When Tony Marino died on May 28, 2021, at the age of 90, his role as Battman for a short time was rediscovered and explored. That led to the question—who was Robin to his Battman? In an earlier story (Holy mystery, Battman! Who was Robin?), “Trapper” Tom Leturgey considered the names believed to have been Robin. The piece prompted this interview that, once and for all, settled the debate — Alex “Sandy” Macaluso was Robin.
“I just didn’t care that they said it was the other guy,” said Alex “Sandy” Macaluso from his home in Rochester, New York on the second of June. John Foti, a similar-looking wrestler had been identified as Robin, the Boy Wonder some time ago. “I had never even met him,” said the retired auto shop owner.
In 1966, Macaluso joined his childhood friend Tony Silipini, who had just started wrestling in the Northeast as “Battman.” Already a successful grappler as Tony Marino, Silipini had been wrestling with Pedro Martinez in New York when the Batman television show became an overnight hit. Of course, Battman needed a Ward, and Macaluso, at 5’10” and nearing 200 pounds, fit the Columbus, Ohio-built costume. “I made Battman’s original mask,” said Macaluso. Silipini’s daughter, Deborah Jenssen, remembers the Caped Crusaders “running around the house” when they got their gear. Macaluso chuckled and agreed with the memory.
Macaluso and Silipini grew up in the same neighborhood, were members of the same YMCA (“I used to borrow Tony’s ID card to get in,” Sandy said), and played every sport imaginable together. “We had Tony play basketball because we didn’t have a fifth,” Macaluso, 88, explained. “He wasn’t very good,” but the budding bodybuilder “was rough under the boards.”
The friends would drive from Rochester to Toronto and Hamilton, Ontario, for television tapings and their only two matches as the Dynamic Duo. “We would drive into town and Tony would wear his mask,” Macaluso continued. “And he’d say, ‘Put your mask on.’ He was a stickler.” Macaluso was surprised how much Marino would protect the gimmick. “We would eat for free in this Greek restaurant,” he laughed. “We wouldn’t even leave a tip. Tony said, ‘They are glad we eat there.’”
Macaluso jokingly remembered one day when main eventer Bobo Brazil happened upon the Dynamic Duo changing after a match. Macaluso had shaved his legs and extremities to resemble the Boy Wonder, and Brazil asked Battman what he was doing a “boy” in the locker room! Marino quickly retorted that Macaluso, then 34, “was married with four kids!”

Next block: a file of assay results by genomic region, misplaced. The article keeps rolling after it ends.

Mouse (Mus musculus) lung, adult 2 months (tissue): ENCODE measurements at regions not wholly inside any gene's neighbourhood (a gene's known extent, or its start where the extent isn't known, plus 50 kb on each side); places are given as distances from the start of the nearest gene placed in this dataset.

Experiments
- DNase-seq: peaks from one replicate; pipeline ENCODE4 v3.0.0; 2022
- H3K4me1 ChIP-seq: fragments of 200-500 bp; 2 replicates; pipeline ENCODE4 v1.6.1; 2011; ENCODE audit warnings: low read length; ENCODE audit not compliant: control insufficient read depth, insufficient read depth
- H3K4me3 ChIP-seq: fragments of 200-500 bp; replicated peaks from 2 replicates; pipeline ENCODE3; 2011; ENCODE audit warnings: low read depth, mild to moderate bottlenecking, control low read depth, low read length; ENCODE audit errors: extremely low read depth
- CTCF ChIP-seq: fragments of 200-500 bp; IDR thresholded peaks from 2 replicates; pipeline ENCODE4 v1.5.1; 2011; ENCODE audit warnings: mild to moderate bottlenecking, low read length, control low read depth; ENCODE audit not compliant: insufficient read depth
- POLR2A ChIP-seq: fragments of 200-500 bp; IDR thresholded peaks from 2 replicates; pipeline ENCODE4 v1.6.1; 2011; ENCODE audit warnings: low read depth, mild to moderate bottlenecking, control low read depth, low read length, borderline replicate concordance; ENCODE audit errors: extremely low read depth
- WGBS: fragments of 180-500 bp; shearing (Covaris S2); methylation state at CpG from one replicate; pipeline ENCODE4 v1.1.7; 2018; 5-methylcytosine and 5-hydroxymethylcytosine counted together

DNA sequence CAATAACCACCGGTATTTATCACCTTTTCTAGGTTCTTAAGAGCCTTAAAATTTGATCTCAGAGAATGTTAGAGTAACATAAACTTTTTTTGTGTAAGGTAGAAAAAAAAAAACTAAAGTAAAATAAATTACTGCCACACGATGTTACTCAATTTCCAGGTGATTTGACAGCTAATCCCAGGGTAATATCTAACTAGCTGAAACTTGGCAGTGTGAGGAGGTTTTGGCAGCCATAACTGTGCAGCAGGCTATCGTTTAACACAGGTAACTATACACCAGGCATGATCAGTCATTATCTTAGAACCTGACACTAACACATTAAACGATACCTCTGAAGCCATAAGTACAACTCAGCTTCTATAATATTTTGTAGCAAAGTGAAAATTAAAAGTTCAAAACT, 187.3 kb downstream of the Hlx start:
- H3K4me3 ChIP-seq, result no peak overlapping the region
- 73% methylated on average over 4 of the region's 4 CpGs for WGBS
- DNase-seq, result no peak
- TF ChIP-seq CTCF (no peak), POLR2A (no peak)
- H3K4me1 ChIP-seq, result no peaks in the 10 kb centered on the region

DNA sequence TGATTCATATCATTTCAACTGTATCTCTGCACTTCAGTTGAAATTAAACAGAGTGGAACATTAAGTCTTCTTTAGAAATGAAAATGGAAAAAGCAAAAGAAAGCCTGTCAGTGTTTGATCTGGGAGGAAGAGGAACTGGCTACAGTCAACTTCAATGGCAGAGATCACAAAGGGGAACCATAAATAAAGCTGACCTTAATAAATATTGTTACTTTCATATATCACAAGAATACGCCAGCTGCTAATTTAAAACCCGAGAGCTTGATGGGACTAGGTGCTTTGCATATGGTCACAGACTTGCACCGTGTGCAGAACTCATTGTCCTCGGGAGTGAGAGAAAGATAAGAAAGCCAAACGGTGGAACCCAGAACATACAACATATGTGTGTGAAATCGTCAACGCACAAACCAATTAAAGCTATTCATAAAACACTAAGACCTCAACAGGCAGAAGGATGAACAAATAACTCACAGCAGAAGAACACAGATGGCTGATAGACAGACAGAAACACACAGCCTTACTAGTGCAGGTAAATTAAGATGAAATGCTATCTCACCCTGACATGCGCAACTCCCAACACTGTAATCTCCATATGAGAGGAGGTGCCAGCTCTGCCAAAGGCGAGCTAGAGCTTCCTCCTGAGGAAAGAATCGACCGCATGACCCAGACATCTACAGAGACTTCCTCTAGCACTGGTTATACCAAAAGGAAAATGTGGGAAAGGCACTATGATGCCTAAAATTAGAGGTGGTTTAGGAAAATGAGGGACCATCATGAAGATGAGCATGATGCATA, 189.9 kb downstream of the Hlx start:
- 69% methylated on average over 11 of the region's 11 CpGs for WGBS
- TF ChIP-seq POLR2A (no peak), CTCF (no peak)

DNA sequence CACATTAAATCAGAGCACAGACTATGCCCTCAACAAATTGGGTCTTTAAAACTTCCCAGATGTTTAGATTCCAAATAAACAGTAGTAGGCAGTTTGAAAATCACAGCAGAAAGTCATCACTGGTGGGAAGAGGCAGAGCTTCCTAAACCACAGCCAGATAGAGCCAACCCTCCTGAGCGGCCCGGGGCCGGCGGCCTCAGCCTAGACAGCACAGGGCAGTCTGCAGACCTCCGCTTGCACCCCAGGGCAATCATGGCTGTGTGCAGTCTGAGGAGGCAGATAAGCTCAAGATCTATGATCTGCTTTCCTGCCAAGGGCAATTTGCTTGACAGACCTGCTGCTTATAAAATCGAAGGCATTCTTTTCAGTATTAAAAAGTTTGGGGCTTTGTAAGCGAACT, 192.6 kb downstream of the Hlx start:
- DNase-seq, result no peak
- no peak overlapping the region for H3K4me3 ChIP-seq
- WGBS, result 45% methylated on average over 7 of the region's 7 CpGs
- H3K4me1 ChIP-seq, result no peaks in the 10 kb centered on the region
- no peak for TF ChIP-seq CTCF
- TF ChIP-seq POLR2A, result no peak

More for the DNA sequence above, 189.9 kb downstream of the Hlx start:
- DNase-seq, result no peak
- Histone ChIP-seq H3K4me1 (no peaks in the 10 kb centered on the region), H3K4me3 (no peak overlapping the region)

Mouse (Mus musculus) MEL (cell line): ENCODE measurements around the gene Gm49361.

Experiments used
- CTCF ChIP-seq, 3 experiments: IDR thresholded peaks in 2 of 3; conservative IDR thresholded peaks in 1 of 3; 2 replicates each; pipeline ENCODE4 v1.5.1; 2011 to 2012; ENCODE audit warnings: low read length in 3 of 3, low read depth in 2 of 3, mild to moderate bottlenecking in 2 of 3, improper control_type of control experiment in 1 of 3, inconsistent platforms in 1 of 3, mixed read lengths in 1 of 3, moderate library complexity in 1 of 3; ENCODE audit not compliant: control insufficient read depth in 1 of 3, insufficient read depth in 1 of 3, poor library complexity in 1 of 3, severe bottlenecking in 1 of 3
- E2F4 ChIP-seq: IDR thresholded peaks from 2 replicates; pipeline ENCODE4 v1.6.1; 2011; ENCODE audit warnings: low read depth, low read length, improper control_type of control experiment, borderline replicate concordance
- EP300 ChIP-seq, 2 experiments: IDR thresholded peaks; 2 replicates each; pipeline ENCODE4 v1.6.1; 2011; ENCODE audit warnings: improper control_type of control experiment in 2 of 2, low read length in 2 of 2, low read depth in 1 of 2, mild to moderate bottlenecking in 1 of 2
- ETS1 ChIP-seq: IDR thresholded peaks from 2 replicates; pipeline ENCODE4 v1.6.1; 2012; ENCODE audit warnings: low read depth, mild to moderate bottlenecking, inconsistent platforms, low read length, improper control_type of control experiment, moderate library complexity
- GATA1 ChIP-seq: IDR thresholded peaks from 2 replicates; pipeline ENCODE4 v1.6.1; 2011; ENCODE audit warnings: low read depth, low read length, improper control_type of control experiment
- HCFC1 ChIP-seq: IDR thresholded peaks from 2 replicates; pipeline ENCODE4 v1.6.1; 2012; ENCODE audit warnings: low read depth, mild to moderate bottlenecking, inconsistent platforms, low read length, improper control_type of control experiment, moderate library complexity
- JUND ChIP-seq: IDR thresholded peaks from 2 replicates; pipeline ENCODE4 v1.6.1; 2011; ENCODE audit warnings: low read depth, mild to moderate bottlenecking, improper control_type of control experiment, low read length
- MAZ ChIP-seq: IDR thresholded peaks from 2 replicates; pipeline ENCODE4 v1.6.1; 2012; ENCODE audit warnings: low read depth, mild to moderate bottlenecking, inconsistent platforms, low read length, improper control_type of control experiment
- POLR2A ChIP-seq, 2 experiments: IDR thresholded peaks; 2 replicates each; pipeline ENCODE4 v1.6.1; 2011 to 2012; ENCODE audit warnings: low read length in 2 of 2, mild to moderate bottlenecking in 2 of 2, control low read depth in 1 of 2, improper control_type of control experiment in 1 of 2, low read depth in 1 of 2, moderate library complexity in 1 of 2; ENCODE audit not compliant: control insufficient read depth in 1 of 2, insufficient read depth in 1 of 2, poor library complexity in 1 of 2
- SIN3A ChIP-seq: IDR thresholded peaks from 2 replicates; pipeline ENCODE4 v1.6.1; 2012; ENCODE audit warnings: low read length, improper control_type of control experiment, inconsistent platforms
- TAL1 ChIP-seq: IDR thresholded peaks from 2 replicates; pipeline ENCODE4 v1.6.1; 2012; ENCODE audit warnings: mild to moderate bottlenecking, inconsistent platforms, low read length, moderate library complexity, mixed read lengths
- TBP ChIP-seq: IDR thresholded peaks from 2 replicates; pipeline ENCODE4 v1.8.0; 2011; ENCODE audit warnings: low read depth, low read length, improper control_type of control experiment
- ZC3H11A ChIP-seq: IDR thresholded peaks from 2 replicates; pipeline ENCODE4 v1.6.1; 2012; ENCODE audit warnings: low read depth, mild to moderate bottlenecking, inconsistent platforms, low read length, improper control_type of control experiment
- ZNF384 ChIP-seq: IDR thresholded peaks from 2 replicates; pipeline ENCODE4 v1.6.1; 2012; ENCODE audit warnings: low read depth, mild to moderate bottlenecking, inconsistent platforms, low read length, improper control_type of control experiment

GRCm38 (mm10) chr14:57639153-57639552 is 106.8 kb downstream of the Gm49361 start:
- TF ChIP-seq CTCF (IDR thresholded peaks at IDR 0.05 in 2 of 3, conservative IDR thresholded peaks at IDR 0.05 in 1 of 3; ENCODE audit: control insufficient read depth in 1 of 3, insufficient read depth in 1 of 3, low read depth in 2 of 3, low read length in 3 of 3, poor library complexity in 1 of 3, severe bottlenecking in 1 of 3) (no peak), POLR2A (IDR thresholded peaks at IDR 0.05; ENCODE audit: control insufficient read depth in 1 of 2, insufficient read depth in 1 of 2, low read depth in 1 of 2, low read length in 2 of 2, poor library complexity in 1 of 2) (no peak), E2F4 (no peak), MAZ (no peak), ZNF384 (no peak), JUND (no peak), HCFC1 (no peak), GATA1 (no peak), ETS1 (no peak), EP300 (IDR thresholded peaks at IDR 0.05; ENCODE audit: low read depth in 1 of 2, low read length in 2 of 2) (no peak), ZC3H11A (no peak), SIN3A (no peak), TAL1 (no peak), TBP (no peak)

Usually, Robin simply accompanied Battman to the ring and would take part in promos, but Macaluso was a shooter in his own right. He boasted a 28-2 record wrestling at 175 pounds in Madison, New York, where he and Silipini (a champion 215-pound heavyweight) attended together for a while. Macaluso said he would train with some of Pedro Martinez’s undercard talent. “They’d make $25 a night,” he said. Sometimes, Robin would make the save and assist Battman if his opponent got an illegal upper hand.
The two became iconic in the professional wrestling world when they were featured on the October, 1966 cover of Wrestling Revue Magazine. The pictures, taken in Toronto at the Maple Leaf Gardens, featured shots of the duo with fans, including the son of a referee on the card. “Tony was mad, because the referee’s son was looking at me, and not him,” Macaluso jokes. “We had a rivalry since we were 12 years old!” [Look closely and you’ll notice that they are never referred to as Battman and Robin on the cover, but The “Deadly Duo,” perhaps as a way to skirt copyright infringement that isn’t possible today.]
In July, 1966, Battman took bookings without Robin throughout Canada and Macaluso wasn’t on those cards. Macaluso told Marino that he didn’t need wrestling because of the auto business he had with his brothers. “I told him I quit.”
By October 1966, Marino was entrenched as Battman in Pittsburgh, as promoter Bruno Sammartino—who never really enjoyed the Caped Crusader gimmick—knew that the character was popular. But, Silipini also traveled to Canada and the some of the Northeast as Tony Marino. Macaluso never appeared as Robin again and he never looked back.
Despite not continuing as The Boy Wonder, Macaluso and Silipini remained friends. “I last saw Tony about two years ago at his son David’s house here in Rochester,” he added. Macaluso learned of Silipini’s passing in May 2021 at the age of 90 as a result of this conversation.
Macaluso divides his time in Rochester and Fort Lauderdale, Florida, with Jean, a high school sweetheart he reconnected with during a walk at a nearby shopping mall. Both had been previously married with kids and widowed. They’ve been together for 20 years and jabber together like teens. “I still weigh 180 pounds,” he said. “I walk two miles a day and feel like I’m 25.”
No one is sure how John Foti was identified as Robin. Interestingly, Foti did wrestle “Batman” twice in November 1966 in Canada. It was originally believed to be Marino’s “Battman”; however, it was later discovered that was a version portrayed by frequent-foe Leo Burke. Foti took his own life in 1969 at the age of 41 and no one ever questioned that declaration, except for Macaluso’s daughter, Sheila. She had politely tried to right the wrong; however, it took Silipini’s daughters Deborah and Pattie to independently confirm Robin’s true identity. “I’m not lying about being Robin,” he conclude. “I’m not getting paid for being Robin.”